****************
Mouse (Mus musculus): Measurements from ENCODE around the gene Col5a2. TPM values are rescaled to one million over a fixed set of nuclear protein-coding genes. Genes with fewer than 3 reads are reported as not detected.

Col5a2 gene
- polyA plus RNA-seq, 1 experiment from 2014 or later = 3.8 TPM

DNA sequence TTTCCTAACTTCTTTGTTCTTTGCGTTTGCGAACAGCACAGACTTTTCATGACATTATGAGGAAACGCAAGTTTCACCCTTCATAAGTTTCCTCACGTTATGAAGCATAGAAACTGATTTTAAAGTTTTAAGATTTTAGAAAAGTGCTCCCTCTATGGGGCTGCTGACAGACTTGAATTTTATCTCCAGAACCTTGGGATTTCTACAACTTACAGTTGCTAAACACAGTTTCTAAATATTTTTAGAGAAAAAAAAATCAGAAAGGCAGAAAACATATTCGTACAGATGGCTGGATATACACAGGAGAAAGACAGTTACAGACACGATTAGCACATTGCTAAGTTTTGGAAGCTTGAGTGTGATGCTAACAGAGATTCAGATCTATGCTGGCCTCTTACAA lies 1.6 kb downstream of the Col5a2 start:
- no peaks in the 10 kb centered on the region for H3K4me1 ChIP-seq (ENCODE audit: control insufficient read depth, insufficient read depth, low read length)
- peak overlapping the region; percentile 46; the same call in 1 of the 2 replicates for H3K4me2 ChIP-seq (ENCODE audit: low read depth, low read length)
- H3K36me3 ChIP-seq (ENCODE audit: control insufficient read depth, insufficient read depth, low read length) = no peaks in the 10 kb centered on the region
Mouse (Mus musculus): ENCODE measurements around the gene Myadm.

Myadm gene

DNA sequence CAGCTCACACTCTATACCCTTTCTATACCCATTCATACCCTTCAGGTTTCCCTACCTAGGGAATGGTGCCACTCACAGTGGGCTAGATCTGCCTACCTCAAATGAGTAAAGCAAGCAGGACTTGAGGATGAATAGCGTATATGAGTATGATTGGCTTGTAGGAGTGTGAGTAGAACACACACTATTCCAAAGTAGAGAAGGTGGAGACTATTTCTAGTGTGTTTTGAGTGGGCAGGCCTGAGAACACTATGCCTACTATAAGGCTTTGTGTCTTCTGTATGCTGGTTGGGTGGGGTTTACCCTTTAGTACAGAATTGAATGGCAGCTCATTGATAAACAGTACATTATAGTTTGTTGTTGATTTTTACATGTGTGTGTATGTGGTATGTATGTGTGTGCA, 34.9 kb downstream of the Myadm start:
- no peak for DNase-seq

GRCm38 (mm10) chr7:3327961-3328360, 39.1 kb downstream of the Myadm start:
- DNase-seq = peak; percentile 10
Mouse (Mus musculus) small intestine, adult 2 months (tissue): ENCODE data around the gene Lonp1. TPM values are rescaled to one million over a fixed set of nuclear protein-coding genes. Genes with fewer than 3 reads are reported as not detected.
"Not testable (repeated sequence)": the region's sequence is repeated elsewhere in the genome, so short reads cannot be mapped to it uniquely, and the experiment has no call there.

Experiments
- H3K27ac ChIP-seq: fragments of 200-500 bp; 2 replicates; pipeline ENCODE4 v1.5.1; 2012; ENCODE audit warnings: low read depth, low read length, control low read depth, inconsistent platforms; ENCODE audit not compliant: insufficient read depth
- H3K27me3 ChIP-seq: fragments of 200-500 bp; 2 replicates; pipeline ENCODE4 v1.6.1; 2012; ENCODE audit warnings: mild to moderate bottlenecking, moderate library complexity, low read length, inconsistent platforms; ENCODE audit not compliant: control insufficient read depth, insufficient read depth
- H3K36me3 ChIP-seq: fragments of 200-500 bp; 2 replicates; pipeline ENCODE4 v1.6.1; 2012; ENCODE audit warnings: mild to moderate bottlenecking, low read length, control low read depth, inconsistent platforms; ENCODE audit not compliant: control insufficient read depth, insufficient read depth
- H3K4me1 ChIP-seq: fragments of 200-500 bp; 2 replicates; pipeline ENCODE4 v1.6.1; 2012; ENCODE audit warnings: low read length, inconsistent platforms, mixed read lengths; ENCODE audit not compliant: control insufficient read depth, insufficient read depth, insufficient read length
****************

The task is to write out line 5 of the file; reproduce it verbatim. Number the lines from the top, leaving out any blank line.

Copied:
- no peaks in the 10 kb centered on the region for H3K4me1 ChIP-seq (ENCODE audit: control insufficient read depth, insufficient read depth, low read length)